Continuous cyber-attacks on a plethora of well-known businesses that compromise customers personal and financial data serves as a pertinent reminder of the risk of putting our data online and the sophisticated measures today’s criminals are taking.
Cybercriminals can operate with impunity anywhere in the world
The risk of becoming a victim of cybercrime have never been greater so it’s more important than ever to protect yourself. The following article provides the 14 best ways to protect yourself from cybercriminals.
Prevent becoming a victim of cybercrime
99% of us become a victim of cybercrime because we do not take basic steps to protect ourselves
Following some relatively straightforward steps can dramatically reduce the chances of becoming another victim to cyber gangs and fraudsters.
Backup your data regularly
For additional peace of mind and to protect yourself from cybercriminals, regularly back up your data up to an external hard drive or a trusted cloud-based secure storage system. This will dramatically reduce the chances of your personal, or sensitive date being lost to malware such as Ransomware.
You may consider making regular backups to different locations for extra security
Your home broadband router
Your home broadband router is commonly the single access point to the Internet from your home.
But when was the last time you updated it, or checked who has access to it via Wi-Fi?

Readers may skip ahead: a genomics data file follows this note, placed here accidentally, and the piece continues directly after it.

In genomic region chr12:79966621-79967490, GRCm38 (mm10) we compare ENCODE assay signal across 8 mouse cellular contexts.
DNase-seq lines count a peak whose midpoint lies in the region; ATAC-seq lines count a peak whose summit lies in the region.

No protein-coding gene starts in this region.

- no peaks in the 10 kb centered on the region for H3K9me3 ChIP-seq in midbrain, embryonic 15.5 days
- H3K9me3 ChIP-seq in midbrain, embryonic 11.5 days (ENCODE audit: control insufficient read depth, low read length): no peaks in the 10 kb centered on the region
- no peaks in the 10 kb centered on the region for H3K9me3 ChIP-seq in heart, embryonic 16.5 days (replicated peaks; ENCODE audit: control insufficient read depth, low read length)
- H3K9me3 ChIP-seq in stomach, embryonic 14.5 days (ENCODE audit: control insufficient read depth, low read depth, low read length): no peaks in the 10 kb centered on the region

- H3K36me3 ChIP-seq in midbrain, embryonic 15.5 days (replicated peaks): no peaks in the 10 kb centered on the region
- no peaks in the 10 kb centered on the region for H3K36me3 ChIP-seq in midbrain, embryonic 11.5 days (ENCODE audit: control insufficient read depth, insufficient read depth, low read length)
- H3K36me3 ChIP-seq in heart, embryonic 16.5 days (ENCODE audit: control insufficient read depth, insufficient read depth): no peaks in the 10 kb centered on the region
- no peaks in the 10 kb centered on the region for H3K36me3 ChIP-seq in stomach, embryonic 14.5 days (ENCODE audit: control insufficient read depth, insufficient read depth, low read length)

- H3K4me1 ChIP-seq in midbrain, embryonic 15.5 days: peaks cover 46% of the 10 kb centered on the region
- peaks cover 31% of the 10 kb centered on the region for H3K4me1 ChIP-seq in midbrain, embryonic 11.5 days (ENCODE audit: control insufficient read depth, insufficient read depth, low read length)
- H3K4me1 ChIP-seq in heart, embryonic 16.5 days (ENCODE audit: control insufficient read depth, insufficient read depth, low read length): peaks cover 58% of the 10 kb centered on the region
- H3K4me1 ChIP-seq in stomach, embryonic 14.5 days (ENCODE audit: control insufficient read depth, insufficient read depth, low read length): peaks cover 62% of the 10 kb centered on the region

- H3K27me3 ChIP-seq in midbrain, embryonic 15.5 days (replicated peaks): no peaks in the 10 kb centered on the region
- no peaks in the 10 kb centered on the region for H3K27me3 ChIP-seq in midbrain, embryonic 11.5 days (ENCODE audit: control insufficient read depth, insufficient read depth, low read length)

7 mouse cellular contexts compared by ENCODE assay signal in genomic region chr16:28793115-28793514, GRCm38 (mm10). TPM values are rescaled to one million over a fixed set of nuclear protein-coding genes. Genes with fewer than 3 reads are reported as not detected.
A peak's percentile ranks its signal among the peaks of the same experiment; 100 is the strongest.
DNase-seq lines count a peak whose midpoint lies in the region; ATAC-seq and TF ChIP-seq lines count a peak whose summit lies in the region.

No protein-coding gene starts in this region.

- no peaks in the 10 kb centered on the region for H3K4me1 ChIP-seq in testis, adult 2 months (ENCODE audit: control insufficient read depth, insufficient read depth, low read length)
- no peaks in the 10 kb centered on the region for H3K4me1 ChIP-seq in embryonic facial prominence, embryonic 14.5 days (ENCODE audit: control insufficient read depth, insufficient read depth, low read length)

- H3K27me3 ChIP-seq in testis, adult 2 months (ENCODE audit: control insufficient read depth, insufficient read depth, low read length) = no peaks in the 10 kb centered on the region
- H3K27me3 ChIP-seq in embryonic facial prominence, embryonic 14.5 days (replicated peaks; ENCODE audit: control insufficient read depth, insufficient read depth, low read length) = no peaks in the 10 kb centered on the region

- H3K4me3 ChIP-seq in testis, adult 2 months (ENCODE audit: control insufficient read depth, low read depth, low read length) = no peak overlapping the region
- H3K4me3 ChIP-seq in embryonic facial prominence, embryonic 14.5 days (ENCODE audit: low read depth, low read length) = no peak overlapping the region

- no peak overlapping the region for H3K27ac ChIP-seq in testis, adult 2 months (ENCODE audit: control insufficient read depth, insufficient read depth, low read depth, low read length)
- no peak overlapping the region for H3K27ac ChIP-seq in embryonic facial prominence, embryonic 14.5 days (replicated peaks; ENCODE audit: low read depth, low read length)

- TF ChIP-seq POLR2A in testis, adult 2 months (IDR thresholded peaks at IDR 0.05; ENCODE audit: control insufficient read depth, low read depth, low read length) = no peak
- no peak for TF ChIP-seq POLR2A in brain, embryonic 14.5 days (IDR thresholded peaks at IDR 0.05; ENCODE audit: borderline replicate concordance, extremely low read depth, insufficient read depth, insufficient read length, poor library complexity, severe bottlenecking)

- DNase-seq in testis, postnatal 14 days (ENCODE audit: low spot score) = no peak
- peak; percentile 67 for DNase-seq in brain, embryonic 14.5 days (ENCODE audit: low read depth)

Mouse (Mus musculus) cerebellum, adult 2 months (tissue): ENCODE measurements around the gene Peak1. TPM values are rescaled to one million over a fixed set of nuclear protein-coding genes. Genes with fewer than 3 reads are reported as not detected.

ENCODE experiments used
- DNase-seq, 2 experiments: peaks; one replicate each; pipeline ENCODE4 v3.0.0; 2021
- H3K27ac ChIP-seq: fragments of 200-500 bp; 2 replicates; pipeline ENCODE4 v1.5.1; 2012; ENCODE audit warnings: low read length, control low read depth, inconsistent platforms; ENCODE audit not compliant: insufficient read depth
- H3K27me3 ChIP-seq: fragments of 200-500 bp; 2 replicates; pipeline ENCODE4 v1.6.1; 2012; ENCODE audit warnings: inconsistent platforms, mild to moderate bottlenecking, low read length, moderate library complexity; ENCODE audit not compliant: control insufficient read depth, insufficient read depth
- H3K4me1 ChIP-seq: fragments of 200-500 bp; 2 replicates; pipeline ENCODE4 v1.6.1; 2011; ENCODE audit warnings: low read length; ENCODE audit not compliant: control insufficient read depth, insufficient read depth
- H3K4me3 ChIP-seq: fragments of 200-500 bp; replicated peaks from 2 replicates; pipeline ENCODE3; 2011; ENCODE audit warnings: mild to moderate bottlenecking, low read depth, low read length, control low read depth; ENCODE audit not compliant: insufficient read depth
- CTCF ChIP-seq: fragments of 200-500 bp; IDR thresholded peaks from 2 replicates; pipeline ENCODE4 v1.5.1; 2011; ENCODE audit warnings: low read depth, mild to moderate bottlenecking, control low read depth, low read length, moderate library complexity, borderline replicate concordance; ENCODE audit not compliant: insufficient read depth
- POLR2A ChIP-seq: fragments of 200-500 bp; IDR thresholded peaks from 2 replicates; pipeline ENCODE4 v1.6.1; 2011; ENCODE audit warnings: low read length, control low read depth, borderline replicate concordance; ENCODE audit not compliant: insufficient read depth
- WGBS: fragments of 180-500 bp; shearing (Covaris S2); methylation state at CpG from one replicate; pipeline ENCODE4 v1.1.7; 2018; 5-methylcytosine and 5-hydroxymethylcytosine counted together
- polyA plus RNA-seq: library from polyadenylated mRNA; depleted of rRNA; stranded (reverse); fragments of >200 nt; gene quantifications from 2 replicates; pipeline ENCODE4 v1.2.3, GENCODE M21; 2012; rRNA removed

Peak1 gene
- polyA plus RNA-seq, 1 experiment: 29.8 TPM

Follow these simple steps to protect your access to the Internet:
– Change the default broadband router password
– Check to see who is connected to your broadband router via Wi-Fi or better still change your Wi-Fi password every 12 months, you would be surprised who has been given access since it was installed
– Update the firmware, if this is not an automatic option. Internet connected devices are vulnerable to attack and your broadband router is no exception
– Look to replace your broadband router if it is more than 5 years old, this could offer better security and speed-up your Internet connection
Be suspicious of any unsolicited messages/calls
If you receive an email that has been sent from an organisation you know or trust, do your own independent research to determine if itis legitimate.
Check the company’s website, or a phone directory to find their phone
number and call them to verify.
Here are some tips on spotting phishing emails:
– Many phishing emails have
poor grammar, punctuation and spelling
– Is the design and overall quality what you expect from the organisation the email is supposed to come from?
– Is it addressed to you by name,
or does it refer to ‘valued customer’ or ‘friend’? This can be a sign that the sender does not actually know you.
– Does the email contain a veiled threat that asks you to act urgently. Be suspicious of words like ‘send these details within 24 hours’ or ‘you have been a victim of crime
– Look at the sender’s name. Does it sound legitimate, or is it trying to mimic someone you know?
– Your bank, or any other official source, should never ask you to supply personal or sensitive information from an email
– If in doubt always check via an independent method